We are home.

4:30 am.  I hear the familiar roll of the companionway being opened. I crack my eyes. At this early hour, I sense more than see the breaking of dawn, a slight change in tonality as dark begins the slow transition to light. Greg is up. “I slept some last night.” This is good news as sleep has been hard to come by lately. He has opened the hatch on his way up to the cockpit, cup of hot tea in hand to watch the day begin. I quickly make coffee and join. We say little as the sky gradually metamorphosis from the deep purple of dawn to the watercolor patina of sunrise, accelerating in its change as the sun’s rays lick the horizon. We are the only ones up at this hour, even the birds are quiet. Flanked by two sailboats and a mid-size trawler, our neighbors are surely tucked quietly away, slumbering as their boats slowly swing in the lake-like calm. The moon is a small but bright picture-perfect sliver of a crescent hanging above the tree tops as if pinned; bright stars and planets dot the still dark sky directly above.

5:30 am.  The quiet is punctuated by the drawl of a far-off engine as the day’s first commercial flight cuts across the tangerine sky, keeping time with the slow but steady beat of a Blue Heron heading south. Backlit by the approaching sun, they seem an incongruous pair. We should be in the air too; our return flight to Lagos boards in 90 minutes. We will not be on it.

6:30 am.  The strident call of an eagle fills our small bay. The birds are wary; they quiet momentarily then continue their chatter. The trees, a monochromatic backdrop at dawn and first light, begin to slowly materialize as individuals in the sun’s strengthening rays. Tall sturdy pines are mixed with oak, madrone and Douglas fir. Some say you can’t see the wind, but out here, the wind is evident all around- in the trees and on the water, in our sails and the movement of our boat, S/V Journey. Slowly working up from the waterline to the tree tops above, the wind is light but noticeable. Dancing across the surface which dimples in response, our swing becomes more pronounced.

6:49 am.  The loud clacking of metal on metal fills the air; a large sailboat anchored at the mouth of the bay begins to raise anchor, readying to leave. A popular stopover with locals and visitors alike, we expected company when we chose this anchorage.

When we arrived yesterday afternoon, a mid-sized sailboat was already in residence. Surrounded by large inflatable animal ‘floaties’ and housing a good-sized fleet with four or five teenagers there is splashing and laughing through until dinner. The adjacent power boat is temporarily joined by a larger craft; they raft together, sharing a group meal before eventually uncoupling to overnight solo. We eat a quiet dinner on the back deck before going below for a movie (Star Trek II The Wrath of Khan) and tea. The truth is, we are waiting for the cover of dark. One of the improvements Greg has made is routing fresh hot water to a spigot on the back deck. If you are a boater, you know the direction this is going. Yes, we do have a dedicated shower stall adjacent the master head -and a wet head forward- but it’s filled with oars and crab pots and dirty laundry. Besides, it’s much more fun to shower naked outside because somehow it feels like we’re getting away with something. Greg runs the engine for a few minutes to ensure a comfortable temperature and by 10:30 it’s more or less dark enough to proceed. Mindful that our supply is not unlimited, the cold breeze and the neighboring anchor light illuminating our deck, we make it quick. Clean and refreshed, and with our diesel-powered heater blasting, we head to bed.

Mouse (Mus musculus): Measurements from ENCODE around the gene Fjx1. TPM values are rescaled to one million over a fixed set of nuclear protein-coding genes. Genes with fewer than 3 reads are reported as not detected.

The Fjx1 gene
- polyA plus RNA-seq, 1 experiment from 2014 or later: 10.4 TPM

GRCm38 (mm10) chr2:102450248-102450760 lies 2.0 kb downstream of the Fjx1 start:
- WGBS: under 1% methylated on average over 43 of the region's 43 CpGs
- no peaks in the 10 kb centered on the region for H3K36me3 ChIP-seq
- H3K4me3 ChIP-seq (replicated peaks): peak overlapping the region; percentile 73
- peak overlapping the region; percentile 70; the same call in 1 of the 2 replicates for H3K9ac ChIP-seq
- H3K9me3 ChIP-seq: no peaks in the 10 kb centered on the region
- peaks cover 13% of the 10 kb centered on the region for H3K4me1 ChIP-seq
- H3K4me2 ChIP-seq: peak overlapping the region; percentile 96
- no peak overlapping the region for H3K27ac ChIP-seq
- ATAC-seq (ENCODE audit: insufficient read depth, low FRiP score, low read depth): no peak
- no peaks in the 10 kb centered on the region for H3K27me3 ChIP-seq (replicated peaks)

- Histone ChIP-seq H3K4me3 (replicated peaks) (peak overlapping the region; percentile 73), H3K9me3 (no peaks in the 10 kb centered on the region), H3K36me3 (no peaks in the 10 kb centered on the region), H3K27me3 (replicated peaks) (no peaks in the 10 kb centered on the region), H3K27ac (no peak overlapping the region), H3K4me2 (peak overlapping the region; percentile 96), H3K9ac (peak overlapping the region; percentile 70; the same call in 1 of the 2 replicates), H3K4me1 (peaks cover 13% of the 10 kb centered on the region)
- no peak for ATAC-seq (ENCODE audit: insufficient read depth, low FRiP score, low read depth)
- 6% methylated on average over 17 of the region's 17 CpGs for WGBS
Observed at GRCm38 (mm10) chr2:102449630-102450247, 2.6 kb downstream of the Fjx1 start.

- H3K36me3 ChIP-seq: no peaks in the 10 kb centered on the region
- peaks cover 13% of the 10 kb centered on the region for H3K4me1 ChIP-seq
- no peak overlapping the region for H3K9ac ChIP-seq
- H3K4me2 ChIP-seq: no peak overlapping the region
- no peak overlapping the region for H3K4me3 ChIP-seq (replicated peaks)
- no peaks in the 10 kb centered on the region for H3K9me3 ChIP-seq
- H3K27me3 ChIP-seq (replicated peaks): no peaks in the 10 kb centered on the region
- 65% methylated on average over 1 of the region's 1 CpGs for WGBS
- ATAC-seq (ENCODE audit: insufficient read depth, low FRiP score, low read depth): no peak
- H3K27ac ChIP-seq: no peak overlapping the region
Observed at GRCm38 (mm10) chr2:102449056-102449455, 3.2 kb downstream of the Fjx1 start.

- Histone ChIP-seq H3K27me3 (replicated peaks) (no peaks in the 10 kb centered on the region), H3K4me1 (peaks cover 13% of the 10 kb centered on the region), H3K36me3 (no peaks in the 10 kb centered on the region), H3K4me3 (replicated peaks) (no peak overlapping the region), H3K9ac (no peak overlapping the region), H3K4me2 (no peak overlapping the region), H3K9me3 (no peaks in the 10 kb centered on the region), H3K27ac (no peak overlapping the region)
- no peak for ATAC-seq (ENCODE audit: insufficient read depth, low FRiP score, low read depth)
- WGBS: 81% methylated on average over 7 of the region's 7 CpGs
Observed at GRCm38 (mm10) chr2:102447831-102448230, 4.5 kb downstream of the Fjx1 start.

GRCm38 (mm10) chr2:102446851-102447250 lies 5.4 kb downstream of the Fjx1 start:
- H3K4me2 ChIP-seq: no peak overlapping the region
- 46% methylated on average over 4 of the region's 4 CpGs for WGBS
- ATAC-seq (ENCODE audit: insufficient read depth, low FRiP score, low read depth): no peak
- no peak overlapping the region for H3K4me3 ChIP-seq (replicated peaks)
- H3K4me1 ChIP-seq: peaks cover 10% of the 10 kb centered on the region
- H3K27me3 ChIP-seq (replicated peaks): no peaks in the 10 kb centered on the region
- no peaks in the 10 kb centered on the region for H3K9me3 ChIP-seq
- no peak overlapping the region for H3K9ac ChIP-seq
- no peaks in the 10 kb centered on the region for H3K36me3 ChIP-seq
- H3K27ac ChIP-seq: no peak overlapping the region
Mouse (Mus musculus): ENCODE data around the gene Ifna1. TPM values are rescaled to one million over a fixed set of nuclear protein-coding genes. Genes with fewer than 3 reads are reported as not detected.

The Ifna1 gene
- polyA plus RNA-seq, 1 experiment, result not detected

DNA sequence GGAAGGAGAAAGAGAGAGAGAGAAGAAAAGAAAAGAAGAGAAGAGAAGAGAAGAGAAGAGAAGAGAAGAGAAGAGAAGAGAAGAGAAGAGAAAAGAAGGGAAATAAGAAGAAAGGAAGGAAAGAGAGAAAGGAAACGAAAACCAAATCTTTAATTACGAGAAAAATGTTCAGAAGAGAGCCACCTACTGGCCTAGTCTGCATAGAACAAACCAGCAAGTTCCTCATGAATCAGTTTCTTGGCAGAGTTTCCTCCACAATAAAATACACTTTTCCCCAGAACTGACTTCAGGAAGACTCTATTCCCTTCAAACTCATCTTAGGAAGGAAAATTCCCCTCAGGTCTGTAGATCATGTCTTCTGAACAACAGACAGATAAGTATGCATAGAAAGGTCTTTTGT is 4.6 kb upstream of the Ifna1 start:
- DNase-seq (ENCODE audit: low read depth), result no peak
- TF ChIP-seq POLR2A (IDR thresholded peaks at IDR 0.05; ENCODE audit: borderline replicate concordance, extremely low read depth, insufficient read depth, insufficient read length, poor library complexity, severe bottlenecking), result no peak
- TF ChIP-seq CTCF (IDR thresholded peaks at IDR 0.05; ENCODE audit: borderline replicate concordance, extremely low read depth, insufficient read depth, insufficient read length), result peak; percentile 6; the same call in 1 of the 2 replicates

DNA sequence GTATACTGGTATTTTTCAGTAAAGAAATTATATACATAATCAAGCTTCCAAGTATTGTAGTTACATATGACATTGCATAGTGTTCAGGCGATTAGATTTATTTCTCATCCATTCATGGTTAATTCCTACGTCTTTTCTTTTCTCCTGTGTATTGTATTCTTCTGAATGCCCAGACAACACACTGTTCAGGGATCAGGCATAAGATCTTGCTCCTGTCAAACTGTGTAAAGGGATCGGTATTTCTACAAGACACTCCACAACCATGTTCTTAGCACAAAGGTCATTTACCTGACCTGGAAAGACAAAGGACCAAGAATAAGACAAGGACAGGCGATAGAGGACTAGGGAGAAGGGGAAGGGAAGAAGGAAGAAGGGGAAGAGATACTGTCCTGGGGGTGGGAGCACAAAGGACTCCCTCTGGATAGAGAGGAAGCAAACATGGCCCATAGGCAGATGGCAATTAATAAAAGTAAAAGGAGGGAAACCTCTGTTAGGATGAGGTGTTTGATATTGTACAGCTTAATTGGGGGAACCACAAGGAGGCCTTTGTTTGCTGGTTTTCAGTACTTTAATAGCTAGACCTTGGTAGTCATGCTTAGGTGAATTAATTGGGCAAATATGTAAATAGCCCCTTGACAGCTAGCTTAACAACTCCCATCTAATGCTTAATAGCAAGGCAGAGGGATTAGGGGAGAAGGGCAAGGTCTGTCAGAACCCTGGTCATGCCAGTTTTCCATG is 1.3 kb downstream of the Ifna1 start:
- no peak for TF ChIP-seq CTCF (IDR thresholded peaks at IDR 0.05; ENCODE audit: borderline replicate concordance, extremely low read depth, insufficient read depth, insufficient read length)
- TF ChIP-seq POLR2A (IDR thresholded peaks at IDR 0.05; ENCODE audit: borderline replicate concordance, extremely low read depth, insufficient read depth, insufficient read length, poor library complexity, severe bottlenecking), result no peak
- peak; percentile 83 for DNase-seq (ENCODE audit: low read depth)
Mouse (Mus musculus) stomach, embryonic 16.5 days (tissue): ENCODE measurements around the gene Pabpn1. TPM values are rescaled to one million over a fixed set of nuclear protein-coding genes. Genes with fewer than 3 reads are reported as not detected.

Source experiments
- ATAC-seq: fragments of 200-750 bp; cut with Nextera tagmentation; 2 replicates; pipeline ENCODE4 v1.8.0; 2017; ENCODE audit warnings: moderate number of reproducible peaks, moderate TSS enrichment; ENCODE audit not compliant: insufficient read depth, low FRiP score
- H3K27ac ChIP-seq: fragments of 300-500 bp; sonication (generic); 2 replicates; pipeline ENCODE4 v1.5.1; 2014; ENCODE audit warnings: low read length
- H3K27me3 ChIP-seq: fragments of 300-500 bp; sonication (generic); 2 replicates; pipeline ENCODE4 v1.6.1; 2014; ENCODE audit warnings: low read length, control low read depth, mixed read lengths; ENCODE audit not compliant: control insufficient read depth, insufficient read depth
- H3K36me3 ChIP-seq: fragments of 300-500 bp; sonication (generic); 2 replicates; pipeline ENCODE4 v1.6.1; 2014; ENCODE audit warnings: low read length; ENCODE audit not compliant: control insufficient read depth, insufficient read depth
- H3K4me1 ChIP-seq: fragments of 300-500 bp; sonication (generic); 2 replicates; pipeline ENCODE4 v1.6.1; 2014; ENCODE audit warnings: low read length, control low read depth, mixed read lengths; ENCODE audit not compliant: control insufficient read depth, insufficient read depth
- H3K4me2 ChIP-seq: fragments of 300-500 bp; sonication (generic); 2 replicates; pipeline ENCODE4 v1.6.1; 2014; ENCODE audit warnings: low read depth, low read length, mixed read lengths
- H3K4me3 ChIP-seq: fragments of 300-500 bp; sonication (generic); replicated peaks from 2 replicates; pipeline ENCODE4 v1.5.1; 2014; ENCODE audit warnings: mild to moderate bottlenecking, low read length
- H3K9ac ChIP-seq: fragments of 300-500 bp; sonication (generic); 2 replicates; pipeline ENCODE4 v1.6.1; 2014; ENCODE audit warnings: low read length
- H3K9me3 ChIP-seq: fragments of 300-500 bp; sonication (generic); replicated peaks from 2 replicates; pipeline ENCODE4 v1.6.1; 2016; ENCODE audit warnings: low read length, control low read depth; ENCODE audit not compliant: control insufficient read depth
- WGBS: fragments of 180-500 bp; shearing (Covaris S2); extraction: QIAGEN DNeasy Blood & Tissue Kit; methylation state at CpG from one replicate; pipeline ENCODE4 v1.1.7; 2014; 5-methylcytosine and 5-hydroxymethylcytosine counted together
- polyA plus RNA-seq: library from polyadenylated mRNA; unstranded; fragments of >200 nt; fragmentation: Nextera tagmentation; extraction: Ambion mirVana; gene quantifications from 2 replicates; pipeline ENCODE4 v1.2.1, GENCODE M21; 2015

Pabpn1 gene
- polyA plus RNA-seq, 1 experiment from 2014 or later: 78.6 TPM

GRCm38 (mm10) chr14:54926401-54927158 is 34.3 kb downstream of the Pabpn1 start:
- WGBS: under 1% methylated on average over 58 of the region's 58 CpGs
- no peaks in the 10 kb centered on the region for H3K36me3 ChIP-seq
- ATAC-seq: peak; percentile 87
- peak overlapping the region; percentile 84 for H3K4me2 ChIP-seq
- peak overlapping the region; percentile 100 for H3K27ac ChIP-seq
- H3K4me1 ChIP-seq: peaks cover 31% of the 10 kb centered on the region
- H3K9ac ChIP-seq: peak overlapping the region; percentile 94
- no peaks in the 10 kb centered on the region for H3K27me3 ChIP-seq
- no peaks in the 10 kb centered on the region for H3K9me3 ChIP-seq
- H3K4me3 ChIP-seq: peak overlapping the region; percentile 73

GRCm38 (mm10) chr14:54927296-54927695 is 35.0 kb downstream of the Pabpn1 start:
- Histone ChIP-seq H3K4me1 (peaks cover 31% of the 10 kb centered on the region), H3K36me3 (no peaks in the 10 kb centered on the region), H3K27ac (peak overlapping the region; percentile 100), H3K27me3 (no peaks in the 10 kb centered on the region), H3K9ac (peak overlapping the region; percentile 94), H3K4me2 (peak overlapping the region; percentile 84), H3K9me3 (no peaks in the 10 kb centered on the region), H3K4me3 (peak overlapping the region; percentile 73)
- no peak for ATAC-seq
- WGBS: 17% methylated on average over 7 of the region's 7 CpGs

7:00 am.  Anchor up and engine on, the large sailboat is off, avoiding the well-marked rock just outside our anchorage. Once clear, sails are quickly thrown up to make the most of the near constant wind that comes in from the South which will take them back out across the bay towards town and the responsibilities that come with living life on land. We will head back too, but not until tomorrow morning and only briefly to pick up a friend for a few days of instruction to bolster our growing sailing knowledge before dropping him back on land once more. And then, we will head out again to another bay and another anchorage, but this time for a four or five week stretch. We will sail and explore and where I can, I will dingy or kayak to shore for a morning or afternoon run. We will eat dinner on the back deck and sneak a moonlit shower, and if we’re up early enough, we will quietly watch the sun rise and listen to the birds and to the wind, and we will remember to be grateful that we are not on an airplane going back. Instead, we are home.




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5 Responses to We are home.

  1. Sandra K Hays says:

    Kim, you are an amazing writer! More please.

  2. Glenda says:

    Sounds wonderful, so happy for you and Greg as you get to explore the beautiful hidden gems of the great northwest waters.

  3. Bruce Carroll says:

    Hey Kimmy, good story….fun to read. I am happy that you are happy and I am real happy that you are not going back to Lagos. Love, Unc Bruce

  4. Carolyn D Davis says:

    Lovely bit of writing. Glad you are here. Have canoed in Inati Bay more than once on the way to the DNR camp a bit further south. Enjoy!

  5. Judy Schroder says:

    Beautiful. Thank you for taking me on a journey into your world.

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